The exhibition begins with early 19th-century representations of the West, complemented by objects made by Native American tribe members who interacted with the earliest frontier settlers. Moving into the early 20th century, “Go West!” demonstrates how these early representations and objects gave way to widespread perceptions of the West. The exhibition also includes a focus gallery that examines the extraordinary union of popular culture and history in Buffalo Bill Cody’s Wild West show and the art that the shows inspired.
“Stories of the West not only continue to permeate American culture today, but also influence our contemporary values of opportunity and innovation,” said Stephanie Heydt, Margaret and Terry Stent curator of American art at the High. “Viewing objects from the American West and paintings inspired by the frontier provides a unique opportunity to see the origins of the American entrepreneurial spirit.”
Concurrently with “Go West!” at the High, the Booth Western Art Museum in Cartersville, Ga., presents “Today’s West! Contemporary Western Art from the Buffalo Bill Center of the West” (Oct. 24, 2013 through April 13, 2014). “Today’s West!” immerses visitors in the artistic developments occurring in art of the American West over the past 50 years, bringing the story of the High’s exhibition to the present day.
Exhibition Organization and Support
“Go West! Art of the American Frontier from the Buffalo Bill Center of the West” is co-organized by the High Museum of Art and the Buffalo Bill Center of the West.
The exhibition is made possible by Lead Sponsor The Arthur M. Blank Family Foundation.
Presenting Patrons of “Go West!” include the James M. Cox Foundation and The Community Foundation for Greater Atlanta.
Additional support provided by a Patron of the High Museum of Art, The Fraser-Parker Foundation and the Isobel Anne Fraser-Nancy Fraser Parker Exhibition Endowment, The Imlay Foundation, Inc., Sarah and Jim Kennedy, V. Kay and M. Douglas Ivester, Margaret and Terry Stent, Terra Foundation for American Art, and Friends of “Go West!.”
This exhibition of supported by an indemnity from the Federal Council on the Arts and the Humanities.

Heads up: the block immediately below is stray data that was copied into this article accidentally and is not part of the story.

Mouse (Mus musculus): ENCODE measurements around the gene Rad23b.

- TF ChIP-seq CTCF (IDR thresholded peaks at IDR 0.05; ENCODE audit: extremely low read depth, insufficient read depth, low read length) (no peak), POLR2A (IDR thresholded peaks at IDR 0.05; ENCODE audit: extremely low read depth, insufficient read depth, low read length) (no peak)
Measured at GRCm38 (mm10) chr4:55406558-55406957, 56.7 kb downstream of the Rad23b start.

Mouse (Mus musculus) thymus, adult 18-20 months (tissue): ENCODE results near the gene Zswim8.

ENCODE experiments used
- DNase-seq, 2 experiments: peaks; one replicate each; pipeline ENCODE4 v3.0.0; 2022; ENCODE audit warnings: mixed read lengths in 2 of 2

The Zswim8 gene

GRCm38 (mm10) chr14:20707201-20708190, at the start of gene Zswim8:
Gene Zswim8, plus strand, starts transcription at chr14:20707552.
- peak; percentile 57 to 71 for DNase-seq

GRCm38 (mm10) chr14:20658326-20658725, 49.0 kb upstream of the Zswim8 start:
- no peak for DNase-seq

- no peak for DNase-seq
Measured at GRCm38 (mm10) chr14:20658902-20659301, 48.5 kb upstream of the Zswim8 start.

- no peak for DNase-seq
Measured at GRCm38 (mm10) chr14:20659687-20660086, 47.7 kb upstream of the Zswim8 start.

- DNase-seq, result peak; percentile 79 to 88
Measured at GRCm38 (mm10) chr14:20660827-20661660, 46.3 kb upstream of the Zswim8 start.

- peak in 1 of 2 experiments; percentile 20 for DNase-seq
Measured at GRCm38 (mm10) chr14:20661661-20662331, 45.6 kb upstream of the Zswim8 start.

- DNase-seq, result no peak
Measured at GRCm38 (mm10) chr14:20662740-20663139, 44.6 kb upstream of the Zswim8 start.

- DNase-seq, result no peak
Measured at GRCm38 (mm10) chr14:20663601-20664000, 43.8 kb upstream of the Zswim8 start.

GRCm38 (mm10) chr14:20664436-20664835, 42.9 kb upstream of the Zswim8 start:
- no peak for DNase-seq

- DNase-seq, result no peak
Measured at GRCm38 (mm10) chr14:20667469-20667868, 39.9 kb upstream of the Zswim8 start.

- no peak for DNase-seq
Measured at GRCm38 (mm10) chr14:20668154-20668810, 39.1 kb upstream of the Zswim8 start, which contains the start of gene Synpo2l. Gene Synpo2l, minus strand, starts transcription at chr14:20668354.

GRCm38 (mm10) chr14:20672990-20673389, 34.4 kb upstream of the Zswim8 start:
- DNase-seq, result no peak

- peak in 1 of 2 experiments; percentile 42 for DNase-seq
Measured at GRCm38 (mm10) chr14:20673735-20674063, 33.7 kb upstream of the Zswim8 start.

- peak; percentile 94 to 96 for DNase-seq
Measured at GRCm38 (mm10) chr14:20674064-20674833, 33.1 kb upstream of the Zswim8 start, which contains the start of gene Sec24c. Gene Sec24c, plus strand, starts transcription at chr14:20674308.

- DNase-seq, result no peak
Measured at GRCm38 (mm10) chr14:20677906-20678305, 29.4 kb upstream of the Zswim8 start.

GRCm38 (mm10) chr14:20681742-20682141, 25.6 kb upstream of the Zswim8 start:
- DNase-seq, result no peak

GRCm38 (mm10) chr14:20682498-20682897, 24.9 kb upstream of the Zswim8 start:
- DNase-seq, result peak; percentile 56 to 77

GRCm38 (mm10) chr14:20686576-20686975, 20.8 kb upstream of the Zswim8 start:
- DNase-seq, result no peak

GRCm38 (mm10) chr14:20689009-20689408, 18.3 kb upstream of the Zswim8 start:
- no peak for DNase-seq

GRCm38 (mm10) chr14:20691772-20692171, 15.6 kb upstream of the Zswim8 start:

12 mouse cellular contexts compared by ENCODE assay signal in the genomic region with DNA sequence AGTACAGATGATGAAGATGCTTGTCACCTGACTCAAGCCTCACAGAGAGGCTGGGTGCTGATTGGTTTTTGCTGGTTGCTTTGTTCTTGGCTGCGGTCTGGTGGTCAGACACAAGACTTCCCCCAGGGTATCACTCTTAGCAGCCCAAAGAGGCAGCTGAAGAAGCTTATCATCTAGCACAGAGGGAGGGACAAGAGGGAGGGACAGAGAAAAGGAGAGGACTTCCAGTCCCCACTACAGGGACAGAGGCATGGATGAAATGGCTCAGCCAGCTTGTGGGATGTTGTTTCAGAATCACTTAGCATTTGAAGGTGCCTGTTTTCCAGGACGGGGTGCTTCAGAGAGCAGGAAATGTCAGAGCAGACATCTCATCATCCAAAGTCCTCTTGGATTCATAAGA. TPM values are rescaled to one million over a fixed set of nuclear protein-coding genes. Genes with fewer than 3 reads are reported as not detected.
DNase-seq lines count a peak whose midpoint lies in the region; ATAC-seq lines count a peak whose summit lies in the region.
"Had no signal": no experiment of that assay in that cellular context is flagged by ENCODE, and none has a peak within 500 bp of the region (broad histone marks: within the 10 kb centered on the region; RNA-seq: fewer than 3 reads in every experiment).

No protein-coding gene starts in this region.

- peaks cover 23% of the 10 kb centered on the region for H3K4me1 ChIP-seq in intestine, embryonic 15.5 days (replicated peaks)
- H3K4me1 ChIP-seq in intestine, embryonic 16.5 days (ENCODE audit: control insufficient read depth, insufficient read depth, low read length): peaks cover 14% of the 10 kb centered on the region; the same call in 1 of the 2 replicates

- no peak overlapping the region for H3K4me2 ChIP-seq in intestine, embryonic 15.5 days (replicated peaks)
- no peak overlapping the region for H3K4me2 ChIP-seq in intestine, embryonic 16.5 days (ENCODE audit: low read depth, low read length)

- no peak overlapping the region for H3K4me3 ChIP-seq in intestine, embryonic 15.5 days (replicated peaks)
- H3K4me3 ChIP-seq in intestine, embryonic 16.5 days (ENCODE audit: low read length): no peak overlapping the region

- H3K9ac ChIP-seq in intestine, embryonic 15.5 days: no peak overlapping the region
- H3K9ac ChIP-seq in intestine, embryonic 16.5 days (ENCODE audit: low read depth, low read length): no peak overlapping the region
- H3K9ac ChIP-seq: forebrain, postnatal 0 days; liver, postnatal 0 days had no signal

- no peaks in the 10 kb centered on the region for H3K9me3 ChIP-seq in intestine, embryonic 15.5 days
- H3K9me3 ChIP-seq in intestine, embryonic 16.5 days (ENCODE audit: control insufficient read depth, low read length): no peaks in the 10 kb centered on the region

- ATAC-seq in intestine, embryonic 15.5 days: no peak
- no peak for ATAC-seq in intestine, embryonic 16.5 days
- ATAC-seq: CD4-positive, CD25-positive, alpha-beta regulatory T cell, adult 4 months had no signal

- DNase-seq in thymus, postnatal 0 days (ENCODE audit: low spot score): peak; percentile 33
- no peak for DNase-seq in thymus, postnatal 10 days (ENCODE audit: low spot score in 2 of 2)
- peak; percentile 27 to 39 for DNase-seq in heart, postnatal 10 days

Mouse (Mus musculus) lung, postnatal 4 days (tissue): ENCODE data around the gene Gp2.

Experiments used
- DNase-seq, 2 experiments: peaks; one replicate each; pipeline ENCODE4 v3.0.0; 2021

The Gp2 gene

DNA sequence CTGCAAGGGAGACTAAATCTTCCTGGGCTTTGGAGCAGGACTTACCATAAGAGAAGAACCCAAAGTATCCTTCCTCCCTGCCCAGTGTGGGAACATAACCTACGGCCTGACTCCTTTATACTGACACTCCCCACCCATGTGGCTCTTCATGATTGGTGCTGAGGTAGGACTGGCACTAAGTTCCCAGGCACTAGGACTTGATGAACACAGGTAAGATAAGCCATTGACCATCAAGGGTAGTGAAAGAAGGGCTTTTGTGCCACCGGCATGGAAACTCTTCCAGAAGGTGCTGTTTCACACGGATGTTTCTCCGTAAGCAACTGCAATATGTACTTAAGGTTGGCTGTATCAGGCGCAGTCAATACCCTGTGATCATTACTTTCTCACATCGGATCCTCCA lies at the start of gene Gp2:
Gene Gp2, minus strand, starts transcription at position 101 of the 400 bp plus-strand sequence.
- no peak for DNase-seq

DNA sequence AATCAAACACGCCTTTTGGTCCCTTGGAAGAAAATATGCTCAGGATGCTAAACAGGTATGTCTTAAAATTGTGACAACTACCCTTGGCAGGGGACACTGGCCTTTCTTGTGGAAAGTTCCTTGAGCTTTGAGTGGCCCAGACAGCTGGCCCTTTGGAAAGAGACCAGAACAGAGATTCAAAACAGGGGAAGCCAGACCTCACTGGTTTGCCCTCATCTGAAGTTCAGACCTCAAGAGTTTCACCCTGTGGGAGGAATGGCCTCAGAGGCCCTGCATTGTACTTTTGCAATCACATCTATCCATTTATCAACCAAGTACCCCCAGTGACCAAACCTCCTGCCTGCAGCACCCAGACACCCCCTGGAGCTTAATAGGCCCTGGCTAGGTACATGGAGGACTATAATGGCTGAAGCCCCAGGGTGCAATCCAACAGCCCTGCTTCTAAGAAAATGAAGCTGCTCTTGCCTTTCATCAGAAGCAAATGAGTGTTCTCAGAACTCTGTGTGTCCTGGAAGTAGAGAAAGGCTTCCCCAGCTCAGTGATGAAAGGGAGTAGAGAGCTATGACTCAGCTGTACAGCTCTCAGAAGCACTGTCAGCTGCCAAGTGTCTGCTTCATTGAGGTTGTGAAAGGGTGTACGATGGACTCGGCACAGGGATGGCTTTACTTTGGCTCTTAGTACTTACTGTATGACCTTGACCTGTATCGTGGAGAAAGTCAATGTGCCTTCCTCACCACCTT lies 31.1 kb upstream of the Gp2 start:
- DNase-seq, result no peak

Buffalo Bill Center of the West
Committed to connecting people with the Spirit of the American West, the Buffalo Bill Center of the West, located in Cody, Wyo., weaves the varied threads of the western experience—history and myth, art and Native culture, firearms and the nature and science of Yellowstone—into the rich panorama that is the American West. The Center is an affiliate of the Smithsonian Institution. For general information, visit www.centerofthewest.org.
High Museum of Art
The High Museum of Art is the leading art museum in the Southeastern U.S. With more than 13,000 works of art in its permanent collection, the High has an extensive anthology of 19th- and 20th-century American and decorative art; significant holdings of European paintings; a growing collection of African American art; and burgeoning collections of modern and contemporary art, photography and African art. The High is also dedicated to supporting and collecting works by Southern artists. For more information, visit www.high.org.
The Woodruff Arts Center
The Woodruff Arts Center is ranked among the top four arts centers in the nation. The Woodruff is unique in that it combines four visual and performing arts divisions on one campus as one not-for-profit organization. Opened in 1968, the Woodruff Arts Center is home to the Alliance Theatre, the Atlanta Symphony Orchestra, the High Museum of Art and Young Audiences. To learn more about the Woodruff Arts Center visit www.woodruffcenter.org.